As a procurement professional, one of the key elements of managing contracts is understanding how critical it is for them to be executed in compliance with proper legal standards and in accordance with internal company processes. Having the assurance that the signatures on the contracts are legally binding will ensure teams can focus on more critical elements of creating agreements, such as efficiency or negotiation.
However, determining the legality can often be confusing, especially if there are no in-house attorneys available. This is a brief overview outlining what it means to have legally binding signatures on contracts.
Worst case if the validity of a contract ends up being contested in court, the issue will likely fall into the hands of a judge. The following are some of the possible scenarios where a judge may call the signatures on a contract into question—and how to avoid them.
Using Only Initials
If a contract is only initialed on portions of the contract instead of signed with a full signature, a judge could call into question whether the person initialing the contract truly intended to fully sign it, or just initialed portions of the document before changing their mind about signing the contract. For example, in a procurement contract, you may include blank lines for initials next to key financial terms and ask the seller to initial them. If all the blank lines are initialed, but the signature lines are left blank, a judge may decide that the party who only initialed certain portions of the contract did not mean for those initials to constitute the signing of the document. As a result, it’s important to make sure all parties not only add their initials where appropriate but also fully sign the contract on the signature lines.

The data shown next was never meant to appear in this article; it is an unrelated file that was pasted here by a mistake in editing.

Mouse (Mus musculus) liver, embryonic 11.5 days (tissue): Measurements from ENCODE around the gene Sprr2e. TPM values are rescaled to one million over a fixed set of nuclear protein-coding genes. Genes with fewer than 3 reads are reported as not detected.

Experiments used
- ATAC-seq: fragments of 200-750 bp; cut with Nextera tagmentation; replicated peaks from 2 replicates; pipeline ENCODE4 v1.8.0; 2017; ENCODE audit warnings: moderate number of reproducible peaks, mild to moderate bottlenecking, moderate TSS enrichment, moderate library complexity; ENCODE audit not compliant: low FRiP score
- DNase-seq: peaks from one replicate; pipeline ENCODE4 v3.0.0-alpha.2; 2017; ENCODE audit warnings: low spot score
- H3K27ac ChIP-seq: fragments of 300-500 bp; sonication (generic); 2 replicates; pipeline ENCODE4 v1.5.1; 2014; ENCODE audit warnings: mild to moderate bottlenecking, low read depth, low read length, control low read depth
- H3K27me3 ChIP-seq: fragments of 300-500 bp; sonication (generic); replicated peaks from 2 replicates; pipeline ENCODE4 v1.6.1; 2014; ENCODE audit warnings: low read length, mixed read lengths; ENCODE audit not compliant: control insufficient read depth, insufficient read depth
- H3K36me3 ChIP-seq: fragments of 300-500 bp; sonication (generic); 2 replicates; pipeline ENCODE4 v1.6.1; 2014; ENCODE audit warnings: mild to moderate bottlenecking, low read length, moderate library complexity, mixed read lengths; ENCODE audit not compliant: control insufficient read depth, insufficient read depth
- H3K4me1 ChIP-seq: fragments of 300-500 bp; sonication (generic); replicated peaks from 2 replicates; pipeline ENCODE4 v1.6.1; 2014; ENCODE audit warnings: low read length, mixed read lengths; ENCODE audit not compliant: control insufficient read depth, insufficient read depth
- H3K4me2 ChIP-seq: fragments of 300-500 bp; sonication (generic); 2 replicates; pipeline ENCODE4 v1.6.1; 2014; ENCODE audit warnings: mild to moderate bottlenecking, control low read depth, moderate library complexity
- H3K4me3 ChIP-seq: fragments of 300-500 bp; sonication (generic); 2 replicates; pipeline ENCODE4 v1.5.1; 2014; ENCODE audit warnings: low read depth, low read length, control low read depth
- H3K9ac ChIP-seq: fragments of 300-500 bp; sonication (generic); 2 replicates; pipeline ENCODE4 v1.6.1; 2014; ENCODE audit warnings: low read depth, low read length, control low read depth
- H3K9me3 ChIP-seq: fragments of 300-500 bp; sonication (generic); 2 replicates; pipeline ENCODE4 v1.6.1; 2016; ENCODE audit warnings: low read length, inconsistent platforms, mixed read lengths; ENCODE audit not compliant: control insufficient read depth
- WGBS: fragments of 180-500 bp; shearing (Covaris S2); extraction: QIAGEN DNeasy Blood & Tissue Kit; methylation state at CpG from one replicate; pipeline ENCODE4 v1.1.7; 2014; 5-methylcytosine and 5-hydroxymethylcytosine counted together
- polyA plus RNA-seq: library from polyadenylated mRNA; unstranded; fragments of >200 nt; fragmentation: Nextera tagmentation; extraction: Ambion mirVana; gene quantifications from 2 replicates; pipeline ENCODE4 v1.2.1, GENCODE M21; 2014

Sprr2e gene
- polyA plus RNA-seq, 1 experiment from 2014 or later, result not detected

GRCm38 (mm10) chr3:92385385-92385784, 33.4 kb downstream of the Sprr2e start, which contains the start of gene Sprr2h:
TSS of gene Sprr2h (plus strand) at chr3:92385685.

In the same vein, if a contract contains signature lines, but one or more parties sign the contract using only initials—even if those initials are written on the signature line—a court may determine that the contract is invalid. In other words, if the contract has signature lines, be sure that all parties sign it with a full signature to ensure that its validity is unquestionable.
In limited circumstances, an oral contract may be found to be enforceable by courts in some states. However, if your contract value is greater than $500 and deals with the sale of goods or real estate, it must be in writing and will require a valid signature. In addition, the Statue of Frauds dictates that other specific types of contracts, such as those with obligations that can’t be completed within one year of signing, have to be put in writing and signed in order to be valid. Here is a list of the types of contracts that must be in writing and have the signatures of both parties in order to be recognized by law:
- Surety and guaranty contracts
- Long-term contracts that cannot be fulfilled within one year of signing
- A contract that involved the sale of goods for $500 or more, or the lease of goods for $1,000 or more
- A contract that involves the selling of stocks and bonds